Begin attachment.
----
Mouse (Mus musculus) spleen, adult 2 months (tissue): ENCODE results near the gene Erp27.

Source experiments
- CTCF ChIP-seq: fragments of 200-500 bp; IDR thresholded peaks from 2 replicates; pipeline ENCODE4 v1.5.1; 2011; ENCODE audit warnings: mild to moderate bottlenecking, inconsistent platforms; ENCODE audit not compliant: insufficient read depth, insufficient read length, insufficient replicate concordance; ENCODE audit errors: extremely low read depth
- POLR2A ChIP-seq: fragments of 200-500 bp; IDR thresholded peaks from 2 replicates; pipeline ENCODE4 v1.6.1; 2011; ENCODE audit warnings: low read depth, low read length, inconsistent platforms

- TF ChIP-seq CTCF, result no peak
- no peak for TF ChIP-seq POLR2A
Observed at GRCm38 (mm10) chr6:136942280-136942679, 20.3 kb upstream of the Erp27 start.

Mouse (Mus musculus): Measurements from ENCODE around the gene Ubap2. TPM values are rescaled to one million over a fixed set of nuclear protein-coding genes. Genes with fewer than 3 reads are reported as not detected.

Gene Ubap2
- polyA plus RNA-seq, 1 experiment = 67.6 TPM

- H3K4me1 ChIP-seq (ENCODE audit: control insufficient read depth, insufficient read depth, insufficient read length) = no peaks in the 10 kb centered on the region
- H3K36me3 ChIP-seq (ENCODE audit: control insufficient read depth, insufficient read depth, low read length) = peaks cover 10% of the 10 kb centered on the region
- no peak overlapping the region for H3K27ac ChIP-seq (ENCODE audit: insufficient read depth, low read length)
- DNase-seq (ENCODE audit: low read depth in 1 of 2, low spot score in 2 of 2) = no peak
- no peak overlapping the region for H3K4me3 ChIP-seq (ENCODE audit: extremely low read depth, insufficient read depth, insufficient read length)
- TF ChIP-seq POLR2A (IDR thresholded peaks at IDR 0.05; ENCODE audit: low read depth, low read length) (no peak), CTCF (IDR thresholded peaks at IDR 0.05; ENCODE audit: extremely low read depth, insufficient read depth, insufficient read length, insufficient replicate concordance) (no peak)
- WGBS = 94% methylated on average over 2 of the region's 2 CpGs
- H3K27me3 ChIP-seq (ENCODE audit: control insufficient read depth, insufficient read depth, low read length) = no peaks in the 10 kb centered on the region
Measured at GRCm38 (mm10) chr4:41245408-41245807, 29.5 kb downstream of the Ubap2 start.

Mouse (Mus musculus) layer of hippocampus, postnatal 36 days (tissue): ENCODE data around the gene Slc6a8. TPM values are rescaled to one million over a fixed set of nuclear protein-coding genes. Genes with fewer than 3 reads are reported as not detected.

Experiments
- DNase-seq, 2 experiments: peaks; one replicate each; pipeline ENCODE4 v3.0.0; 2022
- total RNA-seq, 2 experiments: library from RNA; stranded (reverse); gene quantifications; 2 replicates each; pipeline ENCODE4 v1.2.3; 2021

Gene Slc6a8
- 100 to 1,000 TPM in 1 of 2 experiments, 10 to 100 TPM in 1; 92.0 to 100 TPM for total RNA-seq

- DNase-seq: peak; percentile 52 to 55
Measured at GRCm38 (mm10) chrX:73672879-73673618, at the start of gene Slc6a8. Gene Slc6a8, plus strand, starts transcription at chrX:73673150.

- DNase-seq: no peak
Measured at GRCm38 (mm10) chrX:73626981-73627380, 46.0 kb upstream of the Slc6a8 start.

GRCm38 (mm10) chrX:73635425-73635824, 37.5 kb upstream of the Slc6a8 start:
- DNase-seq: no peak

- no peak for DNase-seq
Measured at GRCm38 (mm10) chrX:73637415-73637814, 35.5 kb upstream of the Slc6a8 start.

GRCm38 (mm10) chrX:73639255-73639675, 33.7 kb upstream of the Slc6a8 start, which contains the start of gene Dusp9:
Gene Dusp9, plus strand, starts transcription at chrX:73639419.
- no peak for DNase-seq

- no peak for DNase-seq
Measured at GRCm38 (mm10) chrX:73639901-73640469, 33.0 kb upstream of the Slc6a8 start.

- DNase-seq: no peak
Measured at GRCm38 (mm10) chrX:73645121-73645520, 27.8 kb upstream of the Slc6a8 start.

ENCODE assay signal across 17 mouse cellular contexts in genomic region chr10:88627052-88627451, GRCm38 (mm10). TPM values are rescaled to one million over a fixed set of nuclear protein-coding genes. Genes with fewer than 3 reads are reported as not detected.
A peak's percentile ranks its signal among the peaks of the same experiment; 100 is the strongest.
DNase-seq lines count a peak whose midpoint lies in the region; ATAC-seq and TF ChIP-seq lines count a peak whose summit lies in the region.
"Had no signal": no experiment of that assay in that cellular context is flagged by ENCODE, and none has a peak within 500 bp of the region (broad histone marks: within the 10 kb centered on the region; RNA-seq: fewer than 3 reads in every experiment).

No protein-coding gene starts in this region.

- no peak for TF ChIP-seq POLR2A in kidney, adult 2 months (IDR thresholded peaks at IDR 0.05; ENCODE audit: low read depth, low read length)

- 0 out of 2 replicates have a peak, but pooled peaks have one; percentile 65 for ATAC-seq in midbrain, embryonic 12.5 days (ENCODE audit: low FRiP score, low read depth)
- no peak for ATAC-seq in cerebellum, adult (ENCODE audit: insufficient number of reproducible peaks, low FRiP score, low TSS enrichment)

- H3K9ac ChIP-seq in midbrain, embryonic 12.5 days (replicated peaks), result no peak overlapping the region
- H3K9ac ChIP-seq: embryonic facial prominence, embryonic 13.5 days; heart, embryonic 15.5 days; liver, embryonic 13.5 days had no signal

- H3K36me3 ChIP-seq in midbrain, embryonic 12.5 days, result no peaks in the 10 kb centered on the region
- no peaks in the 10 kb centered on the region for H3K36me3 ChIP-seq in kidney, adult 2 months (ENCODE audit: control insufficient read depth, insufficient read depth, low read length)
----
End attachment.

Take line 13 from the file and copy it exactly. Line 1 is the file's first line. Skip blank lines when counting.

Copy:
- no peak overlapping the region for H3K27ac ChIP-seq (ENCODE audit: insufficient read depth, low read length)